The Silent Room by Mari Hannah

3 Mins read

The Northumbrian police’s Special Branch is thrown into an uproar when veteran DI Jack Fenwick, who is the soul of integrity on the force, is arrested for selling illegal weapons. When the prison van that escorts him is hijacked, Fenwick disappears, along with what was left of his reputation. Recent events have also tainted his close friend and partner of many years, DS Matthew Ryan. When Ryan himself is unaccounted for during the tumult of Fenwick’s arrest, it’s discovered that he’s been regularly looking in on his blind sister Constance on the company dime. The timing is unfortunate and Ryan’s closeness to Fenwick, coupled with a weak alibi and a jealous co-worker who already has it in for him, means he is temporarily relieved from duty pending an internal investigation.

Ryan is batting for his mentor, who he is sure was framed, but he can’t do much swinging without his badge. He is more troubled still that his partner left him in the dark about a secret investigation he’d been conducting before his arrest and disappearance. Fenwick’s lawyer informs Ryan that Fenwick was on the verge of busting open a far-reaching network of corruption with deep stakes, but wouldn’t divulge any details. Now with the internal inquiry breathing down his neck, Ryan is overcome by the troubling maelstrom of events. He bears the burden of getting Fenwick acquitted and retiring to his family alive – they are counting on Ryan to save the day.

Mari Hannah is known for her Kate Daniels series, but this is a standalone novel. You will see right away that one of the author’s strengths is in her characters. Her keen ear for dialogue helps render vivid characters whose identities are solidified through their relationships with others while their internal conflicts impel the suspense of the investigation. If her compelling portraits of grief, jealousy and betrayal were not enough, leave some room on your plate for a healthy dose of romance too.

Ryan is the protagonist, but the winning character in The Silent Room may just be retired Special Branch officer Grace Ellis, who enters the fray early on. She gets wind of Fenwick’s so-called jailbreak from her armchair telly in St Tropez and jumps on the first plane back, eager to clear her friend’s name and escape boredom. She and former colleague Ryan launch their own investigation with the help of Frank Newman, Grace’s lover and former MI5 operative. As Ryan and Grace’s contacts in the force clam up, the suspended cop, retired bloodhound, and ex-spook are forced to set up their own command center, the silent room, to uncover a deeper game of systemic corporate greed.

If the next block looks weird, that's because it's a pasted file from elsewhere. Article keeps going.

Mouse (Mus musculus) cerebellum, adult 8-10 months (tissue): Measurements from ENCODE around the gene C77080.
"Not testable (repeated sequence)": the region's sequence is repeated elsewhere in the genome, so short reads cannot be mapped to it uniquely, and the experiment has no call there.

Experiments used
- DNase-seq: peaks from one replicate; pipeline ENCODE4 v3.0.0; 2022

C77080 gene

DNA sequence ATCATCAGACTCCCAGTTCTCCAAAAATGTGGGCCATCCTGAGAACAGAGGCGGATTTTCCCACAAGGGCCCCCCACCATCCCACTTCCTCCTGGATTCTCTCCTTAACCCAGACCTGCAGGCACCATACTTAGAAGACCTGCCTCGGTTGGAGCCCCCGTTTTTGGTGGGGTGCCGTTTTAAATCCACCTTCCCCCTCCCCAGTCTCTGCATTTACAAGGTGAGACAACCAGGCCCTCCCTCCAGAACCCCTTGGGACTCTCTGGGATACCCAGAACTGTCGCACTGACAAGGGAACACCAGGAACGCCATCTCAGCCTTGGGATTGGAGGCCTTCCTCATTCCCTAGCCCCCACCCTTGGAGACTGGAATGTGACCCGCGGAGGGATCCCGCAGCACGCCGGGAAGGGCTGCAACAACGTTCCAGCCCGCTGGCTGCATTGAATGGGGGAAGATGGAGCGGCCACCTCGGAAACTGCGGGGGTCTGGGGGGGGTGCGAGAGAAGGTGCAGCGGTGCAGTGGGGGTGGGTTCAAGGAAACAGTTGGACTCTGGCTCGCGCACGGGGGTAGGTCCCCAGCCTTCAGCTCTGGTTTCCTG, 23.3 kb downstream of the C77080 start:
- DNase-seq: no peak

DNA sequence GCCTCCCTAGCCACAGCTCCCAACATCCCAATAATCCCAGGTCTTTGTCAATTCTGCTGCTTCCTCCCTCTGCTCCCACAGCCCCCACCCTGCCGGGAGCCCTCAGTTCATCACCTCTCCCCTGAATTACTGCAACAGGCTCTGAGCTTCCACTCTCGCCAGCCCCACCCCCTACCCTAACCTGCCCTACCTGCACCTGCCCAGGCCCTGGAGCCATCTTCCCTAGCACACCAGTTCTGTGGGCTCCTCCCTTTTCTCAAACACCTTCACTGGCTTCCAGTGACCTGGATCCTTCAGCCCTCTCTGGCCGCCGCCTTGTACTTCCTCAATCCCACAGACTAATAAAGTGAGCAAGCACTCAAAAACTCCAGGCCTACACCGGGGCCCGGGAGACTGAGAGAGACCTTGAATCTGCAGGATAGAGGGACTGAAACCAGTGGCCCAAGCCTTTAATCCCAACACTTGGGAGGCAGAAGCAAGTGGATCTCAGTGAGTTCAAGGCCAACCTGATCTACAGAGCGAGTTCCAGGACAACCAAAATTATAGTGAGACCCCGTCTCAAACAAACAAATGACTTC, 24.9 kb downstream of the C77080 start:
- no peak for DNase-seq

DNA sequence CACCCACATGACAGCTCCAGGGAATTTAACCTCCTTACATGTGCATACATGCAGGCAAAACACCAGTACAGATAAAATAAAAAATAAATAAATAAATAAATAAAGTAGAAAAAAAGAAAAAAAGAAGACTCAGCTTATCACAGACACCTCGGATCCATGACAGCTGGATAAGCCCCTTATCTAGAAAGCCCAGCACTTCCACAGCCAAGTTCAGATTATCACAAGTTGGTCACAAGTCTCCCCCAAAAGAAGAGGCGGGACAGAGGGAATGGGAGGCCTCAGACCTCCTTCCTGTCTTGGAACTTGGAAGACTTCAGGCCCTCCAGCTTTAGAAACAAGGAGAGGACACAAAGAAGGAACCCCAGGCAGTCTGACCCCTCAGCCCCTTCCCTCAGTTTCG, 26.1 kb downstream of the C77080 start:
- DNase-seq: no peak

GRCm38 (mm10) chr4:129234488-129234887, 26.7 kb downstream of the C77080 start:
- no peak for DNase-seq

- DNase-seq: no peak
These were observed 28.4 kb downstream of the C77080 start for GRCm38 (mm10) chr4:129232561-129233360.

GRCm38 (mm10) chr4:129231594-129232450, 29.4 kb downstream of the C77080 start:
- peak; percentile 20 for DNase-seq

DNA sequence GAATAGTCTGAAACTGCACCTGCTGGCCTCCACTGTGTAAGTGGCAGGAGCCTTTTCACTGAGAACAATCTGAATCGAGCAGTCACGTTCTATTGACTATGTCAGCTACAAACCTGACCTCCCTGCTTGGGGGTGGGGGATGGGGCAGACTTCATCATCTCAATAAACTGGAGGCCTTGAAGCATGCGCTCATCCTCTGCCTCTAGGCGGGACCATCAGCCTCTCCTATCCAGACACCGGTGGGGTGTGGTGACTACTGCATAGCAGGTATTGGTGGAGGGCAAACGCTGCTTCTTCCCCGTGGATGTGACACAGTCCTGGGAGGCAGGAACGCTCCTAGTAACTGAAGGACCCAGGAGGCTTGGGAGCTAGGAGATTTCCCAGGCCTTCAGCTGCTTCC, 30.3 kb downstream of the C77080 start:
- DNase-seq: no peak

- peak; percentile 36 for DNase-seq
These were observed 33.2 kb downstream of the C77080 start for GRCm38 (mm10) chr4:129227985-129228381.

The internal review of Fenwick and Ryan, led by DS Eloise O’Neil, seems to be progressing in a fairly objective way except that O’Neil’s partner, the embittered Maguire, who pines for Ryan’s former girlfriend, insists that Ryan himself is involved. As further events unfold, the badgeless Ryan goes from hero to zero. In the throes of grief, the rogue cop and company must rush to clear Fenwick’s name and close his case.

Hannah checks off all the boxes for this satisfying thriller, including solid characters and compelling conflicts. When Ryan discovers a cache of Fenwick’s notebooks he decides to disclose his own notes and finally make common cause with the authorities. An unlikely romance is kindled between Ryan and his beautiful scrutineer DS O’Neil when they finally join forces. Hannah also throws in a veritable travelogue of the gorgeous Norwegian coast, where the investigation leads Ryan and O’Neil for the final confrontation with the truth.

The Silent Room is a very competent procedural built around the common theme of corporate greed, but it is notably free of the cynical and graphic violence prevalent in crime fiction. It stresses instead redemption and hope. The book doesn’t skimp on tragedy, however, and if you think the Scandinavians corner the market on landscape-fueled angst, think again. The grieving detective collapsed on the rugged shores of the North Sea is just as starkly beautiful in its rendering as any Nordic vista.

You can read our 2012 interview with Mari Hannah here, or check out her DCI Kate Daniels books.


CFL Rating: 5 Stars

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